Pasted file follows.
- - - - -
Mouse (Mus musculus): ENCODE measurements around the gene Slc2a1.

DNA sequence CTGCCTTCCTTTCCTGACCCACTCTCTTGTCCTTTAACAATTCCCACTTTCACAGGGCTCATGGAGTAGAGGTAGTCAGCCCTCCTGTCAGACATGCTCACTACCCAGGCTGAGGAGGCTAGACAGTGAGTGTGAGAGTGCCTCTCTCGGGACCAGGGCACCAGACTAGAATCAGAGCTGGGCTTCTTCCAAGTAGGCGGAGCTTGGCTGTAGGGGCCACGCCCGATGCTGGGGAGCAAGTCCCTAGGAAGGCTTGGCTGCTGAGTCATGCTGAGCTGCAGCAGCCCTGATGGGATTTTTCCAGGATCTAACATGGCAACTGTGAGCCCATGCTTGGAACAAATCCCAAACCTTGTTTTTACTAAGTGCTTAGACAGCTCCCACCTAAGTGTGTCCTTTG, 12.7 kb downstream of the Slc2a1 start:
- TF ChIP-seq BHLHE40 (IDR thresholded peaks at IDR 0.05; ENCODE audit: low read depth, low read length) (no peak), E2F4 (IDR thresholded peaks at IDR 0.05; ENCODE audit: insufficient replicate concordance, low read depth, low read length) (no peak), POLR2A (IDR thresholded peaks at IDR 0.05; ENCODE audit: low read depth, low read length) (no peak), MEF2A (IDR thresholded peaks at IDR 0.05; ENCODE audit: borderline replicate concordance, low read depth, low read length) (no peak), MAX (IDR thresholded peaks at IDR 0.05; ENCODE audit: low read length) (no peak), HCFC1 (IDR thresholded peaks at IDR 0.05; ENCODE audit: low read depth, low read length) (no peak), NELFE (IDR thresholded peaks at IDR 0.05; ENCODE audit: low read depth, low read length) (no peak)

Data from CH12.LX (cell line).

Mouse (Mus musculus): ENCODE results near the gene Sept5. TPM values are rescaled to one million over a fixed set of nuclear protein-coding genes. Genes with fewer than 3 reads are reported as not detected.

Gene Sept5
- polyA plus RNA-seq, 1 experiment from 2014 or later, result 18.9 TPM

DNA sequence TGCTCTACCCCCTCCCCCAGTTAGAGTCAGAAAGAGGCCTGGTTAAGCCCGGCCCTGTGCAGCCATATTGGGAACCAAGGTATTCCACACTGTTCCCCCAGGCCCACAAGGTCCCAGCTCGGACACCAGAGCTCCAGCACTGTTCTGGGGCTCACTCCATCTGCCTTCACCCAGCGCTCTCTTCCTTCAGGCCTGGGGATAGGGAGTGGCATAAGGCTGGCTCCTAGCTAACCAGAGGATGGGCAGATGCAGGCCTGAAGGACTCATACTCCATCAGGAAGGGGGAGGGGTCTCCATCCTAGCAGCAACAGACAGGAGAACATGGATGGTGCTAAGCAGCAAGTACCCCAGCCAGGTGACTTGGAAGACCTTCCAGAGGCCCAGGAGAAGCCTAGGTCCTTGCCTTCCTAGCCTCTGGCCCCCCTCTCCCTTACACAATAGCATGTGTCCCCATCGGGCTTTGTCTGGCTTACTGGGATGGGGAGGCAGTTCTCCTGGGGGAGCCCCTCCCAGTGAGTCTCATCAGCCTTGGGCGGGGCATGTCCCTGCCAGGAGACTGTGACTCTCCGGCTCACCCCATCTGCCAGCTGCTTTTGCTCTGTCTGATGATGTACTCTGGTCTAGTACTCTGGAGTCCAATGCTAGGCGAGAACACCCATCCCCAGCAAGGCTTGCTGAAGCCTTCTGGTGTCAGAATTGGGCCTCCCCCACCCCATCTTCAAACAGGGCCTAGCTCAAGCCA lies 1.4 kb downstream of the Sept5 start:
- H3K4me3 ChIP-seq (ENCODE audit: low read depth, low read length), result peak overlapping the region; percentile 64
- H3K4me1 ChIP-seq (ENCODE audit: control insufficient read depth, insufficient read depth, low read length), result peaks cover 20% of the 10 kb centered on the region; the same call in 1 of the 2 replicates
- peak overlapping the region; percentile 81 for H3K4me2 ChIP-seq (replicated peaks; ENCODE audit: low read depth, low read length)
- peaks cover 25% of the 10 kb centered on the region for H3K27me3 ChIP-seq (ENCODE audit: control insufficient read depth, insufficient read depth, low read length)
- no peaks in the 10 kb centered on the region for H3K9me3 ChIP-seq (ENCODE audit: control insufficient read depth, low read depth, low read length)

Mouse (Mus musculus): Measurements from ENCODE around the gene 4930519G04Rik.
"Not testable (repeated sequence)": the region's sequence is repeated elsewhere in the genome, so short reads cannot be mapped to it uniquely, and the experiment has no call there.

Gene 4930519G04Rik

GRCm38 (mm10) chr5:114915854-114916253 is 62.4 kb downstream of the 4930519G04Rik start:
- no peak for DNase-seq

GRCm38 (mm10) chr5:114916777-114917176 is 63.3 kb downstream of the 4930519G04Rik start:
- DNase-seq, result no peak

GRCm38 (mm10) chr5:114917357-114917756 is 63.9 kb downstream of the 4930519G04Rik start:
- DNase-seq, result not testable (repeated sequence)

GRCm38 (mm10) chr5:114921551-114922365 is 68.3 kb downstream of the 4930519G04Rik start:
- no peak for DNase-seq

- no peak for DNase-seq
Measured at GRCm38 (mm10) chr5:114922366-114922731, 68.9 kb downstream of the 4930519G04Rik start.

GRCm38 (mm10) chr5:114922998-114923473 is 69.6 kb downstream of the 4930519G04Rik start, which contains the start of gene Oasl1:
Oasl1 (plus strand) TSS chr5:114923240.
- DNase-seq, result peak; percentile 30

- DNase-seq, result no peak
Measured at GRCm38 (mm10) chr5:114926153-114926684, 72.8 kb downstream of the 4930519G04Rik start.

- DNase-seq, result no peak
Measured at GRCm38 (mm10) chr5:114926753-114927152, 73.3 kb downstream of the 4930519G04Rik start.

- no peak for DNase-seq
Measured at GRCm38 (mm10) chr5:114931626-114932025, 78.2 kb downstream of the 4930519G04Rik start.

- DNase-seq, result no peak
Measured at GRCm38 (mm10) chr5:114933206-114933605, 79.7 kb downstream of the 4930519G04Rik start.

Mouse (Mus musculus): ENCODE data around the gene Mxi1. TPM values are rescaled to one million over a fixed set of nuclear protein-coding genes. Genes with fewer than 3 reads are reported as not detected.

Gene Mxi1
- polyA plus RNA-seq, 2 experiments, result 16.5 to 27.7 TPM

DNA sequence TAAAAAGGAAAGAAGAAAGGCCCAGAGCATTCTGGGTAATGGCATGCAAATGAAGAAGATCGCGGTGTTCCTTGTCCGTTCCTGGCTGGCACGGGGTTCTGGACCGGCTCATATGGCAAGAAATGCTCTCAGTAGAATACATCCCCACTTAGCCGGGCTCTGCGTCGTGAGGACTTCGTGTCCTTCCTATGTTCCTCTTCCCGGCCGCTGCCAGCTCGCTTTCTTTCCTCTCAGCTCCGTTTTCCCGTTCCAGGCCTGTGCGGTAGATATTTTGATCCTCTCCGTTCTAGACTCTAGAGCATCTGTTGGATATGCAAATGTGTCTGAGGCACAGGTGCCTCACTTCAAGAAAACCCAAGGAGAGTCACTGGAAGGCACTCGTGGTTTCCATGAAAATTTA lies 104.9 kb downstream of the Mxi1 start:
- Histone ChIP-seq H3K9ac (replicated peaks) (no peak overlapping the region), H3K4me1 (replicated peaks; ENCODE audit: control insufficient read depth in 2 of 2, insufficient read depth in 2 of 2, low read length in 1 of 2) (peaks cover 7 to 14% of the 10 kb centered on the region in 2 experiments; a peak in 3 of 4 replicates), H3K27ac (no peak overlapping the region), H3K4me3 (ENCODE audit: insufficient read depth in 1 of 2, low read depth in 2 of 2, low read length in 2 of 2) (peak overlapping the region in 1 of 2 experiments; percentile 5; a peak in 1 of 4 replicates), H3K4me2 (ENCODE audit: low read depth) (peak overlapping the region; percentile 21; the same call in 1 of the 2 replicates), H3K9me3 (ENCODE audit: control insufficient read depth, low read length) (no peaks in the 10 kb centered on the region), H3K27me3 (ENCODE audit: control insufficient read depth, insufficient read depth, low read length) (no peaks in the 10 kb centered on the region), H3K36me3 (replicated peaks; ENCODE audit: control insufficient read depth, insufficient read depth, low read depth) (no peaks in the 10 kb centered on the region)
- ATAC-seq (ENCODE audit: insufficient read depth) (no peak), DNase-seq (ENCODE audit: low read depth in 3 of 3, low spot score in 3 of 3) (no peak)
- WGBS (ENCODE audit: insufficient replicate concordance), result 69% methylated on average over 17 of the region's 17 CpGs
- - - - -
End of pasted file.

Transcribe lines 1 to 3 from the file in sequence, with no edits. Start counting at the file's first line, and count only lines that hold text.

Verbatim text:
Mouse (Mus musculus): ENCODE measurements around the gene Slc2a1.

DNA sequence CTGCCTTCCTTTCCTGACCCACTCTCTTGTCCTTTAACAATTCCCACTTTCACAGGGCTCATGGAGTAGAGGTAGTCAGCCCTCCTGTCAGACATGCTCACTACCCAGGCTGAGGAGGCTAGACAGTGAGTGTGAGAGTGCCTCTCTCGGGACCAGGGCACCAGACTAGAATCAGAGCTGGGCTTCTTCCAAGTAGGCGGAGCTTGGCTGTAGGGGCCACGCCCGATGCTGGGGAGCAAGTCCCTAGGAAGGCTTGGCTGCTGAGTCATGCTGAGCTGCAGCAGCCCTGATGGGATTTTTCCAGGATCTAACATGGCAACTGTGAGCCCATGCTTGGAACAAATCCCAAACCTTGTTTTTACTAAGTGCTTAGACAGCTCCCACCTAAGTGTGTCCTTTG, 12.7 kb downstream of the Slc2a1 start:
- TF ChIP-seq BHLHE40 (IDR thresholded peaks at IDR 0.05; ENCODE audit: low read depth, low read length) (no peak), E2F4 (IDR thresholded peaks at IDR 0.05; ENCODE audit: insufficient replicate concordance, low read depth, low read length) (no peak), POLR2A (IDR thresholded peaks at IDR 0.05; ENCODE audit: low read depth, low read length) (no peak), MEF2A (IDR thresholded peaks at IDR 0.05; ENCODE audit: borderline replicate concordance, low read depth, low read length) (no peak), MAX (IDR thresholded peaks at IDR 0.05; ENCODE audit: low read length) (no peak), HCFC1 (IDR thresholded peaks at IDR 0.05; ENCODE audit: low read depth, low read length) (no peak), NELFE (IDR thresholded peaks at IDR 0.05; ENCODE audit: low read depth, low read length) (no peak)